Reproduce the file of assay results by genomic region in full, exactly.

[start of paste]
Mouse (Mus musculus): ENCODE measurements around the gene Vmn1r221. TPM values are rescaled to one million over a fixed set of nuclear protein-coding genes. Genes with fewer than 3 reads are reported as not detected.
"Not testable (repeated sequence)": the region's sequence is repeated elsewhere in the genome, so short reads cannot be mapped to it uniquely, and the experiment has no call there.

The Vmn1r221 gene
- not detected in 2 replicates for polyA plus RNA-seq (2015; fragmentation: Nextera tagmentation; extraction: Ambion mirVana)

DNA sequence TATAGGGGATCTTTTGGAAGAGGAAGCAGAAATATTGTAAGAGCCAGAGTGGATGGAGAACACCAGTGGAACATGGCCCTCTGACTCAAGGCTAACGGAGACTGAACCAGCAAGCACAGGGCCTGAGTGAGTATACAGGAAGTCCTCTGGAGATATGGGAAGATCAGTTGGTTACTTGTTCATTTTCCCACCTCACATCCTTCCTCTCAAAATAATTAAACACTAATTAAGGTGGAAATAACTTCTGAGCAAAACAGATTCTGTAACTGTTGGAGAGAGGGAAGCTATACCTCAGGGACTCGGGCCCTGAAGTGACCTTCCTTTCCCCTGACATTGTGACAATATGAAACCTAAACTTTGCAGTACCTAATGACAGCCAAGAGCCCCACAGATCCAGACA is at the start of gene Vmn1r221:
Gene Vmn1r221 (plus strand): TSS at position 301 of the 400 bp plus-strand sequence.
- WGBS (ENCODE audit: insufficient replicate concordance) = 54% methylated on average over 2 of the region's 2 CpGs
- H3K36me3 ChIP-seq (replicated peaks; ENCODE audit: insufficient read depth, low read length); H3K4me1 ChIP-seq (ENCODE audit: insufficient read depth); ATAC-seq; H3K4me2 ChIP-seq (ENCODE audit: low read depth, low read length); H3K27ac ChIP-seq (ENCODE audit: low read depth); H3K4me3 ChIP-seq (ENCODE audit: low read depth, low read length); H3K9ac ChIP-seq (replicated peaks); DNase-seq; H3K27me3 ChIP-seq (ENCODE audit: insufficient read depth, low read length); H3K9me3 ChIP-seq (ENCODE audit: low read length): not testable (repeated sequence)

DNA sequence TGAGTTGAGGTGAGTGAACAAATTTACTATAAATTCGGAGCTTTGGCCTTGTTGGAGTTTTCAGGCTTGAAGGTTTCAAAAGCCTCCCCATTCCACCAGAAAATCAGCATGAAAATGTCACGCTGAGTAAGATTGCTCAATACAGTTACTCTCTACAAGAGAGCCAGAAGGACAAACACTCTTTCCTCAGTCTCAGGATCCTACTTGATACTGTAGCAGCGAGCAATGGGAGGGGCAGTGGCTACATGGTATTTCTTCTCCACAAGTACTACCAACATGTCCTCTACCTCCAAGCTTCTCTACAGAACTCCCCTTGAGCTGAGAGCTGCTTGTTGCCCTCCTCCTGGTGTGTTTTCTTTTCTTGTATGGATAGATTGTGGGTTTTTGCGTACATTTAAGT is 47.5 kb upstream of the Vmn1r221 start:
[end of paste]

Mouse (Mus musculus): ENCODE measurements around the gene Vmn1r221. TPM values are rescaled to one million over a fixed set of nuclear protein-coding genes. Genes with fewer than 3 reads are reported as not detected.
"Not testable (repeated sequence)": the region's sequence is repeated elsewhere in the genome, so short reads cannot be mapped to it uniquely, and the experiment has no call there.

The Vmn1r221 gene
- not detected in 2 replicates for polyA plus RNA-seq (2015; fragmentation: Nextera tagmentation; extraction: Ambion mirVana)

DNA sequence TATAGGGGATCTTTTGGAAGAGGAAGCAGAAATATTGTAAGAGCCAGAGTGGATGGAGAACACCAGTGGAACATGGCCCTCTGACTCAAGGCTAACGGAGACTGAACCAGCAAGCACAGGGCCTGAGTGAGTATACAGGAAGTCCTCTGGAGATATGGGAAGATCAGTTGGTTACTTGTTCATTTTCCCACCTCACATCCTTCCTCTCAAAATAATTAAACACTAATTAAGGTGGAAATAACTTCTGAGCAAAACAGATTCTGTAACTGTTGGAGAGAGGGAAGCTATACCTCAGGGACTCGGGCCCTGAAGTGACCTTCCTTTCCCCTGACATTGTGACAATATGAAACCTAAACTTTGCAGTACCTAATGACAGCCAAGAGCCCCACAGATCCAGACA is at the start of gene Vmn1r221:
Gene Vmn1r221 (plus strand): TSS at position 301 of the 400 bp plus-strand sequence.
- WGBS (ENCODE audit: insufficient replicate concordance) = 54% methylated on average over 2 of the region's 2 CpGs
- H3K36me3 ChIP-seq (replicated peaks; ENCODE audit: insufficient read depth, low read length); H3K4me1 ChIP-seq (ENCODE audit: insufficient read depth); ATAC-seq; H3K4me2 ChIP-seq (ENCODE audit: low read depth, low read length); H3K27ac ChIP-seq (ENCODE audit: low read depth); H3K4me3 ChIP-seq (ENCODE audit: low read depth, low read length); H3K9ac ChIP-seq (replicated peaks); DNase-seq; H3K27me3 ChIP-seq (ENCODE audit: insufficient read depth, low read length); H3K9me3 ChIP-seq (ENCODE audit: low read length): not testable (repeated sequence)

DNA sequence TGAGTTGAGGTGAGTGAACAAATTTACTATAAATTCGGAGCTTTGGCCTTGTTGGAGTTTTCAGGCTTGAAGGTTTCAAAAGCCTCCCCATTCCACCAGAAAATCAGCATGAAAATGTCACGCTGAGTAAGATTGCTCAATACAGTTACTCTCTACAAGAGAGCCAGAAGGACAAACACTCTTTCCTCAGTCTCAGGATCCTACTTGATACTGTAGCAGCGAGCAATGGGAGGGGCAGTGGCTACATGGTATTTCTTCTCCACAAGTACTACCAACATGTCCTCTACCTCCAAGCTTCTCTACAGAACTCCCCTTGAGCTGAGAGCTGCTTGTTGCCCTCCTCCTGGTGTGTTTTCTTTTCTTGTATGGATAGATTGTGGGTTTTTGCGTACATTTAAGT is 47.5 kb upstream of the Vmn1r221 start: